Consumers have had a tense relationship with corporations for a long time. We have grown suspicious, we have learned to recognize the signs of the charming cad and we can detect self-serving piousness in a moment. We can, quite literally, smell the absence of authenticity from the proverbial mile away. To paraphrase the true romantic, Charlotte York of Sex and the City fame, we are exhausted – we have been hunting for the perfect mates for years – and where are they? More importantly, who can we trust, whose words are confirmed in actions, and whose values mirror our own? To put it another way, if corporations were human, whom would we date?
Something as seemingly trivial as ablution products, for instance, can be an interesting indicator of value and values. Whether you travel for business or pleasure, you know that there will be some form of ablution product in your hotel room; be they small bottles of non-descript but functional shampoo and conditioner, or Bulgari body cream and shower gel. We count on these items to be there. If you’ve had to discard your shampoo at airport security (is this a conspiracy against women and their ablution products?) or simply forgotten the essentials, you need not worry. Ablution products in hotel rooms are our assumed reality.
But it was not always so. It wasn’t until the early 1960s that Four Seasons hotel introduced soaps, shampoos and cotton towels into hotel rooms. At the time a radical, and expensive, concept, the Four Seasons lead quickly became table stakes for the entire industry. Again in the mid-1980s, Four Seasons introduced the Spa and, today, they too are standard for all hotels aspiring to be even moderately luxurious. These introductions were designed to achieve competitive distinctiveness. And they did. But why was it that the Four Seasons made these radical improvements and additions?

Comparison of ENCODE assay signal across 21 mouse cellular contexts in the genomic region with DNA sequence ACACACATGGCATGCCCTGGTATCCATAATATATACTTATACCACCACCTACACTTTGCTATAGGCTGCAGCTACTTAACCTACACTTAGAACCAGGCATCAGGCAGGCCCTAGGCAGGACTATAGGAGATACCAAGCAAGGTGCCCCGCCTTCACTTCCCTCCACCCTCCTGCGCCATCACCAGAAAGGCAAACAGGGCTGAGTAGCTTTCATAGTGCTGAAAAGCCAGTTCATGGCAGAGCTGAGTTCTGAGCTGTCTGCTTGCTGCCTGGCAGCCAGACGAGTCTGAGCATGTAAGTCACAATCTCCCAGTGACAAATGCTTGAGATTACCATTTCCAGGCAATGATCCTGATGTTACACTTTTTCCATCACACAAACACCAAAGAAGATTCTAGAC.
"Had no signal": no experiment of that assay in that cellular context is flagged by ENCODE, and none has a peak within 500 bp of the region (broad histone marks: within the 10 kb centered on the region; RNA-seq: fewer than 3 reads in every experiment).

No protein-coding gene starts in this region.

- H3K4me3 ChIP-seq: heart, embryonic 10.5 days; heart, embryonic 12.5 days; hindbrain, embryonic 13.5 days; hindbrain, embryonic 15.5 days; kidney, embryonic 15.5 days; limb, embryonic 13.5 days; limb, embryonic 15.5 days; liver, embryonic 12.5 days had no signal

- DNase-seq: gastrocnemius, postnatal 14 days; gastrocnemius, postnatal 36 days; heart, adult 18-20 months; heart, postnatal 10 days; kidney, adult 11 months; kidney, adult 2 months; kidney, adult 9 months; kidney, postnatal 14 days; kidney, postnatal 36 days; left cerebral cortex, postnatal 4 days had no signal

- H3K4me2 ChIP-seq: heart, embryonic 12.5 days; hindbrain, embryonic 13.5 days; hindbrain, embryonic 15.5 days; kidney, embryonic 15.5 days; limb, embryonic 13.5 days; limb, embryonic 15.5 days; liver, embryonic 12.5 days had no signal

The simple answer is that it was a human value – the Golden Rule (yes, the one that admonishes us to treat others as you would have them treat you). This is the value central to what Four Seasons stands for.
At Four Seasons, corporate values are much more than a programme or a policy – they define who we are and inform the decisions we make. The company’s guiding principle is the Golden Rule – to treat others as you wish to be treated
Notwithstanding that this information is embedded in their website (fourseasons.com) under a small header at the bottom of the opening page entitled “About Us”, we know this is the guiding value of the Four Seasons because that is what we experience. Their actions are their words. Ablutions products, cotton towels, spas were the manifestation of the Golden Rule.